What Happy People Know: How the New Science of Happiness Can Change Your Life for the Better Paperback – Jan 19 2004
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From Publishers Weekly
Baker, a psychologist and director of the Life Enhancement Program at Canyon Ranch in Tucson, offers a new way to look at unhappiness. He believes that people can teach themselves to be happy instead of remaining trapped in a vicious cycle of stress from work and family: "If you adopt management of your life as a primary goal, you'll be able to participate in your own destiny. But if you squander your energy struggling for complete control, you'll lose the reins of management and become just another leaf in the wind." It's essential for people to avoid such traps as trying to buy happiness or trying to find it through pleasure, Baker argues. Instead, people should use and take advantage of the six happiness tools-appreciation, choice, personal power, leading with strengths, language and stories, and multidimensional living. To demonstrate his strategy, the author offers various case studies. For example, one wealthy CEO comes for therapy, complaining about his children, wife and employees. Baker listens and offers just one piece of advice: he tells the man to visit a pediatric cancer ward; the visit allows the man to look beyond his self-centered complaints. Baker's advice is sound and his presentation engaging, but some readers, especially those coping with serious life crises, may find this approach too New Age or simplistic. He makes the transition from the traps to the tools of happiness sound easy, perhaps too much so.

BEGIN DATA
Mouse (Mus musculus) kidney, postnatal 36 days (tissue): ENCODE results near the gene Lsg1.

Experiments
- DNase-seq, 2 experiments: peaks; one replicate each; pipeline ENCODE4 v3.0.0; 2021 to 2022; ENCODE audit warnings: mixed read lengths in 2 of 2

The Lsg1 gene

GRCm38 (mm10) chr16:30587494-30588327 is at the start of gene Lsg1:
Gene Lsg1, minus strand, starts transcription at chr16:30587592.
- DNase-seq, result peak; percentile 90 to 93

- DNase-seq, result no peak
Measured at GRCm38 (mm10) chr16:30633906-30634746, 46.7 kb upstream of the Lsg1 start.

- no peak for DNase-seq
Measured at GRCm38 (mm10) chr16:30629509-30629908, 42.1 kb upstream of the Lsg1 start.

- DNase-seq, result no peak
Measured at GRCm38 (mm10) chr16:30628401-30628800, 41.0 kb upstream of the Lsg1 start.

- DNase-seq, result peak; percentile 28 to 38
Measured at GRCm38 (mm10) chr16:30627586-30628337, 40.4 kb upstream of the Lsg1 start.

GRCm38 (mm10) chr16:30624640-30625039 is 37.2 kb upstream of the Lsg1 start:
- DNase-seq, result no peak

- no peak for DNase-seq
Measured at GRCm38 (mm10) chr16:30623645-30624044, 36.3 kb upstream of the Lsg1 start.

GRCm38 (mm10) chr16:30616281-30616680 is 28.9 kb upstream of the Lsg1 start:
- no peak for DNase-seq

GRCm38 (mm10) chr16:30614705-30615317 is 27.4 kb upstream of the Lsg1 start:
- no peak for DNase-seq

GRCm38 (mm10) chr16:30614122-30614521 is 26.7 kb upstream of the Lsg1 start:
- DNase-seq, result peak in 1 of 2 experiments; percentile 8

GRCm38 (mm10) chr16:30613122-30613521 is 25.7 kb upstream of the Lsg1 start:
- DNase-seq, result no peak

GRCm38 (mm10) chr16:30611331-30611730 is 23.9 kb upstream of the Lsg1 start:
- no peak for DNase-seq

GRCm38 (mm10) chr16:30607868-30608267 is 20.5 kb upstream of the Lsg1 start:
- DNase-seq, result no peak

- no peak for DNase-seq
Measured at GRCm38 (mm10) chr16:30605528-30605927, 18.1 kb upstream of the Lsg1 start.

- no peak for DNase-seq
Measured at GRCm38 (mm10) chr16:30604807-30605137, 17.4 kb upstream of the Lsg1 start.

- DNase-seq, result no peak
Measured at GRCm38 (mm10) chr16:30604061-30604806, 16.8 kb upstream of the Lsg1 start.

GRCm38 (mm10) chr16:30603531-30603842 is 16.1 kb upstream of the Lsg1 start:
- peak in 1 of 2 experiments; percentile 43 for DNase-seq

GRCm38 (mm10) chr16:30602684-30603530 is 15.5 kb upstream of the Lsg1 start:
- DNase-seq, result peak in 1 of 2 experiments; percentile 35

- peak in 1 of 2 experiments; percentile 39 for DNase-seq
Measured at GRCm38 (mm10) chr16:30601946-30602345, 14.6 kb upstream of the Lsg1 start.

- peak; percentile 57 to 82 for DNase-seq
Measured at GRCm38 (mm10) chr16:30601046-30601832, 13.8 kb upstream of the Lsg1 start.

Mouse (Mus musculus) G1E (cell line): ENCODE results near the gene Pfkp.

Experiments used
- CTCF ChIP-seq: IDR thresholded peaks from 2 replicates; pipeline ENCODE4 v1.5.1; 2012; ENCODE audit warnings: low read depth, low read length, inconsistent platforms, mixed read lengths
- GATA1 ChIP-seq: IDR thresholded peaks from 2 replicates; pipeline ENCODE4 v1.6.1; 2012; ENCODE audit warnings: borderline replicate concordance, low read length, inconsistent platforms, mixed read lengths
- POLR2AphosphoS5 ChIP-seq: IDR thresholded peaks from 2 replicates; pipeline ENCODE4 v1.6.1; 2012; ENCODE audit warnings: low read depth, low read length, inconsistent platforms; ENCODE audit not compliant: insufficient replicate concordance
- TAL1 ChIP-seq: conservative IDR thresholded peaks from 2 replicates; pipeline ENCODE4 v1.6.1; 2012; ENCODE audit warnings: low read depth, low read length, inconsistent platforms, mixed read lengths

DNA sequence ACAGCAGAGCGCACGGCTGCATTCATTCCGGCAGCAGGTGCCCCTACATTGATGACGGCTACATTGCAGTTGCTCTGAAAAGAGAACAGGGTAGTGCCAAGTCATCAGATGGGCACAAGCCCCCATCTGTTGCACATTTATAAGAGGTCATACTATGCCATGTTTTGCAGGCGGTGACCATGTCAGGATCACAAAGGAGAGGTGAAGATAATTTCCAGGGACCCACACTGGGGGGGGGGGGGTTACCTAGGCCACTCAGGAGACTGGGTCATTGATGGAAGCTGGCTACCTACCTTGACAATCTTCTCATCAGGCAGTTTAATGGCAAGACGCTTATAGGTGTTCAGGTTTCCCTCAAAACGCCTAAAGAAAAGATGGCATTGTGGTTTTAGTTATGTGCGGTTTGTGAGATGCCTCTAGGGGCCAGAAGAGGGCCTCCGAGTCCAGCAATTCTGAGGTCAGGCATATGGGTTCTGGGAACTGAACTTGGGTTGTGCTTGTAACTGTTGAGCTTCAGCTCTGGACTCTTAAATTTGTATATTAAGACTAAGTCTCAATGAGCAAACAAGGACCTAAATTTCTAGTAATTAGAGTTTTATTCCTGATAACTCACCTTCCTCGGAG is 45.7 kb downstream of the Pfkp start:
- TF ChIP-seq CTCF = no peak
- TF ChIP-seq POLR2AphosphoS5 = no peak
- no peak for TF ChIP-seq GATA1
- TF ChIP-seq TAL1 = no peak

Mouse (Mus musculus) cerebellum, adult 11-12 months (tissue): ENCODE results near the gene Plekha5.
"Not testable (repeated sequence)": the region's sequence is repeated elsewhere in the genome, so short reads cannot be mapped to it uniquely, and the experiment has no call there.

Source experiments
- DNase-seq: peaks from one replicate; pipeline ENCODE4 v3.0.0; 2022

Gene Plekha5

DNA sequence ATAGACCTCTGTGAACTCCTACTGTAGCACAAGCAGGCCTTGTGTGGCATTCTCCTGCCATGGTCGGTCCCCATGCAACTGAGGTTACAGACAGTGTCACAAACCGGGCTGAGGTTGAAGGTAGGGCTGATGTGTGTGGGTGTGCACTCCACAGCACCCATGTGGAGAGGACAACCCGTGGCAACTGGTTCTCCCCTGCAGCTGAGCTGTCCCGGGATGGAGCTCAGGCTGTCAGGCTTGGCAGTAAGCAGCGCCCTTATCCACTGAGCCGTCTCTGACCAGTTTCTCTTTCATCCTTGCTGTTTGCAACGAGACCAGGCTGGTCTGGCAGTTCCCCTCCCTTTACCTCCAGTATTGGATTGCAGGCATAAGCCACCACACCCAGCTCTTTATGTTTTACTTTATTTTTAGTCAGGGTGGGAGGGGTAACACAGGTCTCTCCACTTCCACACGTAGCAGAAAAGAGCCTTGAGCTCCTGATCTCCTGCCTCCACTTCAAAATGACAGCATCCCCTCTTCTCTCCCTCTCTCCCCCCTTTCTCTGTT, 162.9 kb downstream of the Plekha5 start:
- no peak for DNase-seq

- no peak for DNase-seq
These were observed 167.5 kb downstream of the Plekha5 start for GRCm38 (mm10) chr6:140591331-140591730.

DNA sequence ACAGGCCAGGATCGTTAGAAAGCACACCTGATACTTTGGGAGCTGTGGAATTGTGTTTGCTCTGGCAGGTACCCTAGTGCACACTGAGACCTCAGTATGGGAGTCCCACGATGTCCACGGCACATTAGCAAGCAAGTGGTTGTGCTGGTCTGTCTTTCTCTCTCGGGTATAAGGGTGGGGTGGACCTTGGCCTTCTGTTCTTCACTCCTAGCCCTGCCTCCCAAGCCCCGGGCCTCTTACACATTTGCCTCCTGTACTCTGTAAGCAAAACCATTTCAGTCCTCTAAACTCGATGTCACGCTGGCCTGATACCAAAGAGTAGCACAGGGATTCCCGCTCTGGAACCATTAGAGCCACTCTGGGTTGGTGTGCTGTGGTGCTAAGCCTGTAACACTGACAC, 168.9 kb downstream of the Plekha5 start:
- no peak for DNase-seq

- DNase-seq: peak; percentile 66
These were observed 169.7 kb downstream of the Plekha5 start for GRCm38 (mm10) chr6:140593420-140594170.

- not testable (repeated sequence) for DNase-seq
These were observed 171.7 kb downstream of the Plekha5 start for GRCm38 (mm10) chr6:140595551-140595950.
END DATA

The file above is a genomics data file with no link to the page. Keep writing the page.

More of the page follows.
Copyright 2002 Reed Business Information, Inc. --This text refers to an out of print or unavailable edition of this title.